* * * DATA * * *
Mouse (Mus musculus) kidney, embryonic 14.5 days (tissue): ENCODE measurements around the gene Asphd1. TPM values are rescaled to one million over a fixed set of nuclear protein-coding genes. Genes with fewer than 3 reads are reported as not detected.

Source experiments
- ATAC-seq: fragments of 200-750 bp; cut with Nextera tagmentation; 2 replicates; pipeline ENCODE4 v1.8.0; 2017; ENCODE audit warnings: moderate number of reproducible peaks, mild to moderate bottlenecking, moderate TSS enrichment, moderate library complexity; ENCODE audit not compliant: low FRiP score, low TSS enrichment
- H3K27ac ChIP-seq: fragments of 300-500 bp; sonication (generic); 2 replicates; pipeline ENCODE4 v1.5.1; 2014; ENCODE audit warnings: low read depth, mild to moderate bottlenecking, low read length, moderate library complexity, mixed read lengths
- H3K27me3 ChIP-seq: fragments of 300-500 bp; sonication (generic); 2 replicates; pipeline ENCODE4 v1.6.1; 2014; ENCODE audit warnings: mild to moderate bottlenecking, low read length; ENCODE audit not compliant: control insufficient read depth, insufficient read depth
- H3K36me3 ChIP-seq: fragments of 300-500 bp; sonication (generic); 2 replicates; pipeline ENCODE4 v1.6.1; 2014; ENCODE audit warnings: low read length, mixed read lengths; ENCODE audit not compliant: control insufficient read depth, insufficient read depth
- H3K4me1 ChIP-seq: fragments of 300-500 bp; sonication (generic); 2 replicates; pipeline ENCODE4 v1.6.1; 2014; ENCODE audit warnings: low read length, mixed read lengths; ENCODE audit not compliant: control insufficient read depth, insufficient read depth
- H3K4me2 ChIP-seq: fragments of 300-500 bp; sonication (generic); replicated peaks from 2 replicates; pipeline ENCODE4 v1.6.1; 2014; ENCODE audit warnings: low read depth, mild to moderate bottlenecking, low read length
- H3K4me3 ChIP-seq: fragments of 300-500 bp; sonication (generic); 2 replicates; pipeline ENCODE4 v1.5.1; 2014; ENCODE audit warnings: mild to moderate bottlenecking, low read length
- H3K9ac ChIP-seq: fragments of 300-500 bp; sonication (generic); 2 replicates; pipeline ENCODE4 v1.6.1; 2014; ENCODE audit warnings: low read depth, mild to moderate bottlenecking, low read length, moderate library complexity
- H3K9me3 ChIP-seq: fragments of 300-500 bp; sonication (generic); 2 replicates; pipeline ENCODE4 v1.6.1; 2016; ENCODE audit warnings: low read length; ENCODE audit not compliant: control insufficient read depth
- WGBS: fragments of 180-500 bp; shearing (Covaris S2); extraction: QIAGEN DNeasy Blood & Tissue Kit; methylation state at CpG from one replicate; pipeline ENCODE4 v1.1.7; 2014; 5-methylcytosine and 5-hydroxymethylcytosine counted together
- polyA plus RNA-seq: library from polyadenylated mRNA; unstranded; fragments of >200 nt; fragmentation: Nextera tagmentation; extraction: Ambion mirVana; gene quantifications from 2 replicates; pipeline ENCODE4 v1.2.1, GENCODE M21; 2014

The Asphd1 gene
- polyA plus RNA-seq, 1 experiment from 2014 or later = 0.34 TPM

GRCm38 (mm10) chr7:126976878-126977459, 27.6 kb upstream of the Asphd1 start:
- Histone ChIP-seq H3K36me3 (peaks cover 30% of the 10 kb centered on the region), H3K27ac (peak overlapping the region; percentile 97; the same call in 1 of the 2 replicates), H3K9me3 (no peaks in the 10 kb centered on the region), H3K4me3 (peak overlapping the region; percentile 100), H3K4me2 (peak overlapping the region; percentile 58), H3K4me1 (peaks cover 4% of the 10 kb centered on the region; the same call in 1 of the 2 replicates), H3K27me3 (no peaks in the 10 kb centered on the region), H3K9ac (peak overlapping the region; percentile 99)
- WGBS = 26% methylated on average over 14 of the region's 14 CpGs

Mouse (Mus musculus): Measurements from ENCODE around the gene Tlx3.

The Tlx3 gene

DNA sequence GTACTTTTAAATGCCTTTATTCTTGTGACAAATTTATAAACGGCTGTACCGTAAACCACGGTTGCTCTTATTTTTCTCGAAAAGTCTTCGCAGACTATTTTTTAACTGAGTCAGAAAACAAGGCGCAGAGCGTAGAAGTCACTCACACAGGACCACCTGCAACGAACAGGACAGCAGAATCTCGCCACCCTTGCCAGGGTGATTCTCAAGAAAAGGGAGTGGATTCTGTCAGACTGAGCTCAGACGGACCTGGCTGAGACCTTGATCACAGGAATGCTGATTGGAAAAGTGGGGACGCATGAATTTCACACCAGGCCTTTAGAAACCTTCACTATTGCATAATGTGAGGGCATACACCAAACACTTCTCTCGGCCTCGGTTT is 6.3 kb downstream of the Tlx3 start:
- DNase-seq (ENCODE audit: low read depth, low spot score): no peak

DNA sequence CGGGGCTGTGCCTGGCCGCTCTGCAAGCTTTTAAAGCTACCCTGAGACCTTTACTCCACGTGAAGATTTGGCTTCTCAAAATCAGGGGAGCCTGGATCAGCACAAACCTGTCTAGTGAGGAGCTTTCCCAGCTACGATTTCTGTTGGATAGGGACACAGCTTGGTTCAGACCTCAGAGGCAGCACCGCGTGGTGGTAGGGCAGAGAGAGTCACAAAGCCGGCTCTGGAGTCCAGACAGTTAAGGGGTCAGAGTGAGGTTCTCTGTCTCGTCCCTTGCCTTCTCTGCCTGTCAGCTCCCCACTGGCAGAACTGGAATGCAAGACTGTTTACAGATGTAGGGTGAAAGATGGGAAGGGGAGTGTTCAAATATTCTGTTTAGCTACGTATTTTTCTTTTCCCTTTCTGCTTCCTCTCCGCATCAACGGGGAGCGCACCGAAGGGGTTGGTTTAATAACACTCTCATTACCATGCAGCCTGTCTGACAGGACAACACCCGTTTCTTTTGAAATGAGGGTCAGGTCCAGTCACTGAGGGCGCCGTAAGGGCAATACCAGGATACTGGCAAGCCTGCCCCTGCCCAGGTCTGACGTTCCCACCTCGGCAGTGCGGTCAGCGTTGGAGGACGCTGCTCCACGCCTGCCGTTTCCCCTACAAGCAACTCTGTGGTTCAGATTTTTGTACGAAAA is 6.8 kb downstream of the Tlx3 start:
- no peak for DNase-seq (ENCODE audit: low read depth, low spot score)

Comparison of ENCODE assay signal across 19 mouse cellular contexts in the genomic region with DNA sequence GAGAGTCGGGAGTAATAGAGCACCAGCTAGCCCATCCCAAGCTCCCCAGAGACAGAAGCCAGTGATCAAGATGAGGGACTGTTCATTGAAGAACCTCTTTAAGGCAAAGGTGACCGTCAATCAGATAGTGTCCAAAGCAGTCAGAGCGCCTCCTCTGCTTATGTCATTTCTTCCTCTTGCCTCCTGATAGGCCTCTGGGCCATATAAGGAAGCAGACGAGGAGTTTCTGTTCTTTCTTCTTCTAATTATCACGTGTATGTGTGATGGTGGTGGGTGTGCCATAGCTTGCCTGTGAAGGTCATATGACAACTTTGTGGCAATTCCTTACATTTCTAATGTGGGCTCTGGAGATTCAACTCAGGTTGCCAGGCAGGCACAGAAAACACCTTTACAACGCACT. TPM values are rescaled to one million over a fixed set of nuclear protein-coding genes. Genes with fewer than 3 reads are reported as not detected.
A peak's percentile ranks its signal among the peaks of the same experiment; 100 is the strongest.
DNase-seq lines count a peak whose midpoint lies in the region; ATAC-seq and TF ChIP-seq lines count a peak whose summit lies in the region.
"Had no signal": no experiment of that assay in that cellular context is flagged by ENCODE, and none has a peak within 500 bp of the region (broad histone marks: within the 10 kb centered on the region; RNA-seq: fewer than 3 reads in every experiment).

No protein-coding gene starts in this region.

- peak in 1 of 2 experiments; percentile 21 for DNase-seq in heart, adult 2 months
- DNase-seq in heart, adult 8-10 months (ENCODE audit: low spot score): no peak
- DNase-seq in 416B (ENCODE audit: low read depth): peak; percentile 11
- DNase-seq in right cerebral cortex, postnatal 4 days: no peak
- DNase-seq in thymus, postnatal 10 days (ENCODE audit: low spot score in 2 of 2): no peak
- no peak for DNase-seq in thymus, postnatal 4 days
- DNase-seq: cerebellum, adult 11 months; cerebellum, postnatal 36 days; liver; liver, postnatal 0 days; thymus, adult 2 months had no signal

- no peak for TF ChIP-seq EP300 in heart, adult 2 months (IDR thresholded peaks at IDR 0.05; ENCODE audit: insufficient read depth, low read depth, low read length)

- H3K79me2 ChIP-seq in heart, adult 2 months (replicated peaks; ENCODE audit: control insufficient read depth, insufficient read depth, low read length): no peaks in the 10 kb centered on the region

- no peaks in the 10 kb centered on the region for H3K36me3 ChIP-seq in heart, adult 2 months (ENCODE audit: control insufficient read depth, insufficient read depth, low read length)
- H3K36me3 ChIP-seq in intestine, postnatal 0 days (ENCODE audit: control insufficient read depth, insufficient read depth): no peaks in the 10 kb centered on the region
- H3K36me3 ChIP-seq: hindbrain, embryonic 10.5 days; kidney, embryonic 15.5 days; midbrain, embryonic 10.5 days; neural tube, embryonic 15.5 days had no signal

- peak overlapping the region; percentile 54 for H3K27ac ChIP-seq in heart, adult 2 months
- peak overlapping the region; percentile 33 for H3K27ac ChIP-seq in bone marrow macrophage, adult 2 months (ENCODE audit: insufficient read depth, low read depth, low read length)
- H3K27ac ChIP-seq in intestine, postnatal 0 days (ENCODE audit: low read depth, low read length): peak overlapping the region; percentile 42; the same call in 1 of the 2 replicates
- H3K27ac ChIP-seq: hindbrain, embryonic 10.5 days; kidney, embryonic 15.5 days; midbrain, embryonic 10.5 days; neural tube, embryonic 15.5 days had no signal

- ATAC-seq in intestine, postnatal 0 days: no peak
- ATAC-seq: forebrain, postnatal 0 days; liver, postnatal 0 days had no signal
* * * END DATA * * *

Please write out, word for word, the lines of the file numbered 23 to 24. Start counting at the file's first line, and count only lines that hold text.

DNA sequence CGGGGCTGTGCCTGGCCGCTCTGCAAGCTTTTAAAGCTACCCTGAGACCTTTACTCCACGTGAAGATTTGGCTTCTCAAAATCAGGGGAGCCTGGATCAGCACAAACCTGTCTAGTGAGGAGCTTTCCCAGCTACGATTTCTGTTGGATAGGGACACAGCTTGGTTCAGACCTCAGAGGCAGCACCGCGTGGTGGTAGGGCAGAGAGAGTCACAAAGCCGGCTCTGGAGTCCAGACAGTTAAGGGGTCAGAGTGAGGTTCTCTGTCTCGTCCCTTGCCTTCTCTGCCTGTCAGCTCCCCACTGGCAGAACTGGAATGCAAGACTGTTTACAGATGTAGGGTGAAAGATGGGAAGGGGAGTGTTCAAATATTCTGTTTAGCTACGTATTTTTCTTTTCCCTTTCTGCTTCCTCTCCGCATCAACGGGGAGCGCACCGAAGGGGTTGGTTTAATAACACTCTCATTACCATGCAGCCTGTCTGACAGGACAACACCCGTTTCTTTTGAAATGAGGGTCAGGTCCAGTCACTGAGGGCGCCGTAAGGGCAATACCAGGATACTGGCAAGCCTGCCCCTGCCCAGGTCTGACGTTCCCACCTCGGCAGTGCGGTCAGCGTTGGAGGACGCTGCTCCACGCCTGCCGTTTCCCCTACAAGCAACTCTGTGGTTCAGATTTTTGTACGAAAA is 6.8 kb downstream of the Tlx3 start:
- no peak for DNase-seq (ENCODE audit: low read depth, low spot score)